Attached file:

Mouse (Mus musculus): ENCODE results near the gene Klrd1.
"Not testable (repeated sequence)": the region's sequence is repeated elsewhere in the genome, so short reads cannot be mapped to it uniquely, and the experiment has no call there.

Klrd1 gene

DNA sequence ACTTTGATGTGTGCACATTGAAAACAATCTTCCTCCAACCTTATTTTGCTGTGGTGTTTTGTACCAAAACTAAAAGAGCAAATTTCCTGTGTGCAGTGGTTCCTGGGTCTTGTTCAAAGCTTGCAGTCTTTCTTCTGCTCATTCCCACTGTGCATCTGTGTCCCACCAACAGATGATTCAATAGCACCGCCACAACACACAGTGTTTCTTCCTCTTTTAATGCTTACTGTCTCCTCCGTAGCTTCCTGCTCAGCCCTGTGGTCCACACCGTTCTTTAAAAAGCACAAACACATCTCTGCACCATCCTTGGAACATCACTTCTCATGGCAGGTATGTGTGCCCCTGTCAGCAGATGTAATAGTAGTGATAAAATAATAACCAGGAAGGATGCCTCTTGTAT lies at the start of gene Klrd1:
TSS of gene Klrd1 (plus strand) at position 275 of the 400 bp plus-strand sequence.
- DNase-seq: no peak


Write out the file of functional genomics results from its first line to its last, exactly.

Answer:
Mouse (Mus musculus): ENCODE results near the gene Klrd1.
"Not testable (repeated sequence)": the region's sequence is repeated elsewhere in the genome, so short reads cannot be mapped to it uniquely, and the experiment has no call there.

Klrd1 gene

DNA sequence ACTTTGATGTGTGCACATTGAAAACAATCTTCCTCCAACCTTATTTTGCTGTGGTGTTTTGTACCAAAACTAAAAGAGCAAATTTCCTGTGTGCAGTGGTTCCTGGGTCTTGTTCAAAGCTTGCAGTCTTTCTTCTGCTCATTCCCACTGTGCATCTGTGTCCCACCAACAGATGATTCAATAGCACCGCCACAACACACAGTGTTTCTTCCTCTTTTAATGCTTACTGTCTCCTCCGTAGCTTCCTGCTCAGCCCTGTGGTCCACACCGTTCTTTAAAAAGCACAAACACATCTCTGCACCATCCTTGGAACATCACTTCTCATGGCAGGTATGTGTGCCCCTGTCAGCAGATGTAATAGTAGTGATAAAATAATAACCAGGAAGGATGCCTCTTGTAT lies at the start of gene Klrd1:
TSS of gene Klrd1 (plus strand) at position 275 of the 400 bp plus-strand sequence.
- DNase-seq: no peak